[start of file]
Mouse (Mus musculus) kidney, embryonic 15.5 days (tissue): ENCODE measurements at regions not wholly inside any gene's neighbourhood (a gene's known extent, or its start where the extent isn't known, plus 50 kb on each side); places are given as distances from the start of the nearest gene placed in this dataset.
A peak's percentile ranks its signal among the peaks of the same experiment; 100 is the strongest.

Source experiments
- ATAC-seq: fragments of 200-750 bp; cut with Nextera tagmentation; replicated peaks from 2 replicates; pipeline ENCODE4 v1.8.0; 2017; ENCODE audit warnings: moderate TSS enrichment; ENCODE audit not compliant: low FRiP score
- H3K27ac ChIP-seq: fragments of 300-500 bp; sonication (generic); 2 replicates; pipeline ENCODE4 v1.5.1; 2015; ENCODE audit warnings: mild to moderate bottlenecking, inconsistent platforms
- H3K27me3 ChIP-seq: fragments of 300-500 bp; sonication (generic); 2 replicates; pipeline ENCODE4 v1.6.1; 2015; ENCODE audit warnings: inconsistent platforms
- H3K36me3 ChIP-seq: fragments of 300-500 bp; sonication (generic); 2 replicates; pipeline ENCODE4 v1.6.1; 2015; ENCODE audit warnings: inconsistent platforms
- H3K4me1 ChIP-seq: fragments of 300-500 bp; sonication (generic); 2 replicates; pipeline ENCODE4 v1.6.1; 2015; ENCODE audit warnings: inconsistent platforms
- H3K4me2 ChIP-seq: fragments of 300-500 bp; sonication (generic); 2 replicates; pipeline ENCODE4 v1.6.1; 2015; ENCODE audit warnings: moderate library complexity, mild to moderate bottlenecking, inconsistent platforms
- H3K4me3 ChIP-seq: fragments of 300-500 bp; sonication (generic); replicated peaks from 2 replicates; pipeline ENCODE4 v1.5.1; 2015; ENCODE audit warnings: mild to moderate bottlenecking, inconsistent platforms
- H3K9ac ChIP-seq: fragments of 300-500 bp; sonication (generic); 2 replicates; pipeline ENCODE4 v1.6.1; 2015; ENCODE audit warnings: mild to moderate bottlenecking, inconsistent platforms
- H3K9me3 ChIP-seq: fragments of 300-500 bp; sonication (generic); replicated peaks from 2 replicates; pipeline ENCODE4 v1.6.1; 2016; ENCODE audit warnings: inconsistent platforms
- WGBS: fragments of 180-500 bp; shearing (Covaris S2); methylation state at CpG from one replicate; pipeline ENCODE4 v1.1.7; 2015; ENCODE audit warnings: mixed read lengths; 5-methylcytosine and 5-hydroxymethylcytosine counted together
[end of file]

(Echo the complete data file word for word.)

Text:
Mouse (Mus musculus) kidney, embryonic 15.5 days (tissue): ENCODE measurements at regions not wholly inside any gene's neighbourhood (a gene's known extent, or its start where the extent isn't known, plus 50 kb on each side); places are given as distances from the start of the nearest gene placed in this dataset.
A peak's percentile ranks its signal among the peaks of the same experiment; 100 is the strongest.

Source experiments
- ATAC-seq: fragments of 200-750 bp; cut with Nextera tagmentation; replicated peaks from 2 replicates; pipeline ENCODE4 v1.8.0; 2017; ENCODE audit warnings: moderate TSS enrichment; ENCODE audit not compliant: low FRiP score
- H3K27ac ChIP-seq: fragments of 300-500 bp; sonication (generic); 2 replicates; pipeline ENCODE4 v1.5.1; 2015; ENCODE audit warnings: mild to moderate bottlenecking, inconsistent platforms
- H3K27me3 ChIP-seq: fragments of 300-500 bp; sonication (generic); 2 replicates; pipeline ENCODE4 v1.6.1; 2015; ENCODE audit warnings: inconsistent platforms
- H3K36me3 ChIP-seq: fragments of 300-500 bp; sonication (generic); 2 replicates; pipeline ENCODE4 v1.6.1; 2015; ENCODE audit warnings: inconsistent platforms
- H3K4me1 ChIP-seq: fragments of 300-500 bp; sonication (generic); 2 replicates; pipeline ENCODE4 v1.6.1; 2015; ENCODE audit warnings: inconsistent platforms
- H3K4me2 ChIP-seq: fragments of 300-500 bp; sonication (generic); 2 replicates; pipeline ENCODE4 v1.6.1; 2015; ENCODE audit warnings: moderate library complexity, mild to moderate bottlenecking, inconsistent platforms
- H3K4me3 ChIP-seq: fragments of 300-500 bp; sonication (generic); replicated peaks from 2 replicates; pipeline ENCODE4 v1.5.1; 2015; ENCODE audit warnings: mild to moderate bottlenecking, inconsistent platforms
- H3K9ac ChIP-seq: fragments of 300-500 bp; sonication (generic); 2 replicates; pipeline ENCODE4 v1.6.1; 2015; ENCODE audit warnings: mild to moderate bottlenecking, inconsistent platforms
- H3K9me3 ChIP-seq: fragments of 300-500 bp; sonication (generic); replicated peaks from 2 replicates; pipeline ENCODE4 v1.6.1; 2016; ENCODE audit warnings: inconsistent platforms
- WGBS: fragments of 180-500 bp; shearing (Covaris S2); methylation state at CpG from one replicate; pipeline ENCODE4 v1.1.7; 2015; ENCODE audit warnings: mixed read lengths; 5-methylcytosine and 5-hydroxymethylcytosine counted together